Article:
2. Tell a relevant impact story
Storytelling is key to building emotional and social connections with your audience. A key ingredient in storytelling is talking about both successes as well as challenges and stumbles and how these were overcome. This approach helps to humanise your voice, creating a deeper, more authentic resonance with your audience. Because, let’s face it, every story includes challenges.. The Dutch Environment Agency, PBL, unleashes the power of storytelling in their new nature-based solutions website that encourages governments to implement these solutions to sustainably manage and restore ecosystems.
3. Use clear language & imagery
Making complex terms relatable through stripping back jargon, and using clear language and imagery to kickstart the imagination, is essential to get your message across successfully. In a nutshell, reclaim the buzzwords by reframing their complexity and unpacking them in a way that makes sense to both your organisation and your target audiences. See how Dutch chocolate company Tony’s Chocolonely uses straight-up language and bold colours to take their brand to the next level.
4. Bring facts to the table, be transparent & don’t spin it
Honesty, accuracy and transparency are key to build believability and encourage action. Don’t bow to pressure to spin your information. Instead, be honest about the fact that we don’t have all the answers, or that there are bumps in the research or roll-out road. Check out the sustainability direction of Adidas and how they’re choosing brutal honesty in their communications when it comes to their supply chain.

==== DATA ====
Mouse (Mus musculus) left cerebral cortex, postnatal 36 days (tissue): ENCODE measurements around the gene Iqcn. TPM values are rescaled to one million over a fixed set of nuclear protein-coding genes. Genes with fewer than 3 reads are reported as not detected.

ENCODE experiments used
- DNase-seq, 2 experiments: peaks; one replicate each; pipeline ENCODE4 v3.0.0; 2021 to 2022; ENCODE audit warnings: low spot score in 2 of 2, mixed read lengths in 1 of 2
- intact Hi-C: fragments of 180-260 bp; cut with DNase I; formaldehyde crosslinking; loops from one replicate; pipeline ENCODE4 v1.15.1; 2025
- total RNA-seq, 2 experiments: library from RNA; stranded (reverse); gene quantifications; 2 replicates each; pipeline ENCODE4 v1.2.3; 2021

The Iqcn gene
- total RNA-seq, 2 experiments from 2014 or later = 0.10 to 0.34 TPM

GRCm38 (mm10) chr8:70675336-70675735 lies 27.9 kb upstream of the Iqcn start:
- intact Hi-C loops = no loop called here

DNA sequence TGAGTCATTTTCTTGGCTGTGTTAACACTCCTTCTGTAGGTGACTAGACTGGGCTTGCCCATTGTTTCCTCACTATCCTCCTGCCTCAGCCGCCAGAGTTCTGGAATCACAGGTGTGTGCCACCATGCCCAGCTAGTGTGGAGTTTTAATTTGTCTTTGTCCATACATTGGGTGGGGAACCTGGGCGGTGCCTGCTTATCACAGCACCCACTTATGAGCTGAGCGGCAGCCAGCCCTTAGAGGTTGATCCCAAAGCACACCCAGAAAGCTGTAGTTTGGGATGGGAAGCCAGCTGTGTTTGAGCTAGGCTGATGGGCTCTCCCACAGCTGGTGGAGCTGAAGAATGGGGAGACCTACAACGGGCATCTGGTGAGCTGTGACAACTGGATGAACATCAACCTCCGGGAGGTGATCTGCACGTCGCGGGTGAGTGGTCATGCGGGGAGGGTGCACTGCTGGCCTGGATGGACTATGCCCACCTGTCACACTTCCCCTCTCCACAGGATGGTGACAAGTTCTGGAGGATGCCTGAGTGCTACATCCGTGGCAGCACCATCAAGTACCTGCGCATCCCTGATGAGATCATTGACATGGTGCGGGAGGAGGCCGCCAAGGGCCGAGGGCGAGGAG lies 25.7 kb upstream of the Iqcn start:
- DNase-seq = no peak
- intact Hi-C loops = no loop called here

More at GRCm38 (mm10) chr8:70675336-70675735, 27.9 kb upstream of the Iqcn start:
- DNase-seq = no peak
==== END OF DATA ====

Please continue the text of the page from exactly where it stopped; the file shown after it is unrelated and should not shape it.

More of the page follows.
5. Bring your information to life in creative & immersive ways
If you can bring your content alive with infographics, videos, animation, or even experiences, then do so. This not only ties in numbers one, two and three above; it’s also much more engaging. Check out the moving Climate Museum for inspiration: raising awareness and motivating action on the climate crisis with exhibitions, installations, panels, performances, events and youth programmes.
6. Have a clear call to action
An audience that’s overwhelmed with complex information and decisions won’t act. Choose one clear, accessible and achievable action to ask your audience to take. Show people practical, simple daily actions they can take to make climate-conscious changes. Like buying organic. Travelling by train instead of plane. Making your pointers relatable and easy to action connects people emotionally and practically to sustainability challenges, inspiring real action. Dunnet Bay Distillers created an easy return of empties through the post, boosting change-making behaviour around recycling and closing the loop on packaging.
How HuckleBe can help
Clarity and accessibility is at the core of how we work. We guide our clients to unpack their buzzwords and use language that will land with their target audiences — delivered in memorable creative formats designed to drive change. Putting to use simple but effective language with clear calls to action is what we’re all about.
Our talent for storytelling means we pour brain and soul into crafting narratives that will resonate with your viewers and readers, sparking inspiration and action. We ground these in target audience research that builds these human and emotional connections, alongside offering cross-cultural trainings that empower our clients’ teams to take these insights further.